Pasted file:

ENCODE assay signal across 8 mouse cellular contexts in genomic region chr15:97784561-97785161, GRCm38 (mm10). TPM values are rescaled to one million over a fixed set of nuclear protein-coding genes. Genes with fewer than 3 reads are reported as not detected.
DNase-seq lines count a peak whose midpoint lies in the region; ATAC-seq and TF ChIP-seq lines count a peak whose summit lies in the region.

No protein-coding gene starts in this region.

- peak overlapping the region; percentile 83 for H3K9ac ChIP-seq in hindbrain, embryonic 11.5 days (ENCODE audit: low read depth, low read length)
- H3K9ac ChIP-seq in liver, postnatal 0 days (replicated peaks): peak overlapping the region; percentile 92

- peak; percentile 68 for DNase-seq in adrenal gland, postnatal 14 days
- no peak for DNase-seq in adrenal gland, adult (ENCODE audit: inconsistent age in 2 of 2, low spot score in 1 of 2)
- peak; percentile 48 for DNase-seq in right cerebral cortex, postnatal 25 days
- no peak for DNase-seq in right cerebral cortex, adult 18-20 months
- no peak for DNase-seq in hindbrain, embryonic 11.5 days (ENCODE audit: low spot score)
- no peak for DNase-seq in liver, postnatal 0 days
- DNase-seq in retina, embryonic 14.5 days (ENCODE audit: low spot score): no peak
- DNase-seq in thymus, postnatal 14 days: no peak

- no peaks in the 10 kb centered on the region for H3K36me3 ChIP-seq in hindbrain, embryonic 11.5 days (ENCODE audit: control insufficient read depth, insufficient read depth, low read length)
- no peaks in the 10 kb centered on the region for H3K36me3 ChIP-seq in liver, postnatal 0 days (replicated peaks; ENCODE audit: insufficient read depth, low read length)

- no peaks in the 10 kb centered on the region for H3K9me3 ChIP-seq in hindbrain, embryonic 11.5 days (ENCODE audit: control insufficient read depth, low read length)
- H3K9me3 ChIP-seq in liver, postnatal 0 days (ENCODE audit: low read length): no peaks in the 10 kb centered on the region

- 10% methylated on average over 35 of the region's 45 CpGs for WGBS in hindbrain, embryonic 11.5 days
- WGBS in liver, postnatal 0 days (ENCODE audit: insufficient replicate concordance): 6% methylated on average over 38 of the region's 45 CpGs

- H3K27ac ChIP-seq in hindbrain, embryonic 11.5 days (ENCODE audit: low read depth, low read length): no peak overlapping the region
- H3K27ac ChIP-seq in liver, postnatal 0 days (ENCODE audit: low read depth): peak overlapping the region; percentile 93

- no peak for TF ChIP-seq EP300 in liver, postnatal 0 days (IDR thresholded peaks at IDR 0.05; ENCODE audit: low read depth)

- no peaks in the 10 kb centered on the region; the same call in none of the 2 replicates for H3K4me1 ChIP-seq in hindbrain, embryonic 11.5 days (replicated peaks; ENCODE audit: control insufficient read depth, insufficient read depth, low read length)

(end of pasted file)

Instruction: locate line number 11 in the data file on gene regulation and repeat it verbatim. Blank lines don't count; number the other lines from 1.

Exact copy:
- no peak for DNase-seq in liver, postnatal 0 days